The Pittsburgh Penguins’ current situation seems a bit rocky. With a number of players out and injured, they need to lean on the remaining players to push them through this hard time. Right now, a good player to lean on would be Bryan Rust.
After coming back from an early-season injury, Rust has tallied 13 points in 12 games thus far and has made many game-deciding goals just in this season. But his journey with the Penguins started in 2014, and since then, he has accumulated 127 points during his six-season career.
He currently has had a streak of success with the Penguins and is performing well, being highly productive and skilled. With this in mind, how has he developed from a one-goal rookie into a playoff hero and then into one of the most consistent players on the Penguins?
Before stepping up to play in the NHL, Rust played with the University of Notre Dame during his college years and then with the Wilkes-Barre/Scranton Penguins in the American Hockey League. After some time in Wilkes-Barre/Scranton, Rust was called up into the big leagues, where he would start a fast-growing career.
He did not perform at his current level during his first few games but Rust managed to score his first goal with the Penguins in 2014 during his third ever NHL game. That would be his only goal for the 14 games he played in his first year, but 2016 would prove to be a bigger year for him.
After scoring a handful of goals before the 2016 playoffs, Rust managed to become a hero for the Penguins and their fans. He scored the two goals that would lead the team past the Tampa Bay Lightning and to the Stanley Cup Final, which the Penguins would eventually win.
This pattern continued into the 2017 playoffs, as Rust had racked up about six goals, all scored during elimination situations and resulting in two-goal games for the forward. He then was deemed “Mr. Elimination” – a name given to him by the fans because he would score goals in Game 7s of the Stanley Cup Playoffs preventing the elimination of the Penguins. While his performances during the playoffs have been fantastic, his style of play has contributed great success for the Penguins.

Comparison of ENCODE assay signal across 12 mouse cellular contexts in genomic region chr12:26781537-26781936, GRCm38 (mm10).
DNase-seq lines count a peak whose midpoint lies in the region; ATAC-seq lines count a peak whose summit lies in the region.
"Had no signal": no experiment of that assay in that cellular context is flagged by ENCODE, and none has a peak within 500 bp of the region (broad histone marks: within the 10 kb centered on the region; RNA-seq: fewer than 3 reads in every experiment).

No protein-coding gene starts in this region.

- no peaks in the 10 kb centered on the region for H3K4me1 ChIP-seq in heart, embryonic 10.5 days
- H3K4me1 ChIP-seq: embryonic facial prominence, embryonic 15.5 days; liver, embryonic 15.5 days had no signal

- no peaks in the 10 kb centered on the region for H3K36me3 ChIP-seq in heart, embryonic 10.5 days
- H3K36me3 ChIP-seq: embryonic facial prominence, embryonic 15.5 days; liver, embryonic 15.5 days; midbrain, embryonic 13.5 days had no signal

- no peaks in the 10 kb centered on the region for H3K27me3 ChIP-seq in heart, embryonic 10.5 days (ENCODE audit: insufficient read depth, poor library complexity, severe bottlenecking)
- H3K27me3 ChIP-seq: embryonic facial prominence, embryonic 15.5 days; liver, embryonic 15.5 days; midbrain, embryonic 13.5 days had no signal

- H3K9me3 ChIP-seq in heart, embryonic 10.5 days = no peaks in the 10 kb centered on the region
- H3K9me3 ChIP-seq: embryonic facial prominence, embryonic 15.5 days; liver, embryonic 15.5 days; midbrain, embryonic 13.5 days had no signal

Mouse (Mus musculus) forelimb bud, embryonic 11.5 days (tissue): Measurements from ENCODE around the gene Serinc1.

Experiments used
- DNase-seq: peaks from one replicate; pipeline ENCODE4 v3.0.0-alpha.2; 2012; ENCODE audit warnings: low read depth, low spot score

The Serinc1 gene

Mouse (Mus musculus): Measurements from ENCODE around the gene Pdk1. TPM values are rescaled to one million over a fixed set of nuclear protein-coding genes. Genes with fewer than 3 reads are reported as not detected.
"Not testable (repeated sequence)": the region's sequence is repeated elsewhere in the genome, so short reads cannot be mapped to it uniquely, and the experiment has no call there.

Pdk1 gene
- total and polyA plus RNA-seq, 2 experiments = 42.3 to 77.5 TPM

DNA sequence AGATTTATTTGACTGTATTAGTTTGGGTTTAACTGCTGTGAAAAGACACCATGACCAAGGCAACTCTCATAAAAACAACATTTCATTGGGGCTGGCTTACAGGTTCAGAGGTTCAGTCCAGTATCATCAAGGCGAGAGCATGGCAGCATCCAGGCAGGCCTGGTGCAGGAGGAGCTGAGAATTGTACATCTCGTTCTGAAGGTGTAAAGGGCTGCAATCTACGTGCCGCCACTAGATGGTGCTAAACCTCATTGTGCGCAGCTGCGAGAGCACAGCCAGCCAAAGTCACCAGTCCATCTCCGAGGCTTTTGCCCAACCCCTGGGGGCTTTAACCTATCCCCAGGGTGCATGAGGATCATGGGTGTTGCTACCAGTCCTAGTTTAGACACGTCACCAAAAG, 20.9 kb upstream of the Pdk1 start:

Style of Play
Rust has a bit of grittiness to him; he plays with urgency, but also he relies on his dynamic skills to make important plays and take rare opportunities to win close games. His speed and desire to control the puck really sets him apart from other players but is comparable to Carl Hagelin’s or Brandon Tanev’s.
However, Rust has not always been a consistent player. He actually deemed last year as “wildly inconsistent” after finishing the season with 35 points in 72 games and after being injured for a bit of time in Feb. 2019.
Wildly inconsistent, I’d say, that’s something that I’d like to improve on moving forward, whether I’ve got to take some sort of different mental approach to try to dial in the whole year as far as trying to deal with confidence ups and downs, things like that – that’s definitely something I’m going to try and correct.Bryan Rust
He also described inconsistencies with the team, but after his 21-game goal drought, his own play was of more concern for him. With this in mind, Rust has seemingly improved upon his own consistency issues.
Right now, Rust has been producing just about a point per game, which is definitely more consistent than last year. But also, something that has definitely been evident – even if doesn’t reflect in wins – is Rust’s hunger to play and play well.
His speed is so evident and he’s hard to play against because he can tracks pucks down. He can strip defensemen from behind and that’s what he brings to this team. And he has the ability to score. He’s finishing for us but his second effort is impressive.Coach Mike Sullivan
He manages to make goals at the right time, but he also helps his teammates take advantage of chances as well. His versatility has proven longevity, but also, his own self-awareness helped spark this season’s success as well. As long as he doesn’t get injured in upcoming games, I can imagine that Rust will continue to evolve and contribute to more wins.
Casey Montana is a Pittsburgh native and hockey fan. A recent graduate from Mercyhurst University with a bachelor’s degree in both Communications and Political Science, Casey focused her studies on Sports Business and Media. She started working with the Mercyhurst athletic department as the Strategic Communications Intern and then established a passion for hockey operations, media relations, and sports writing.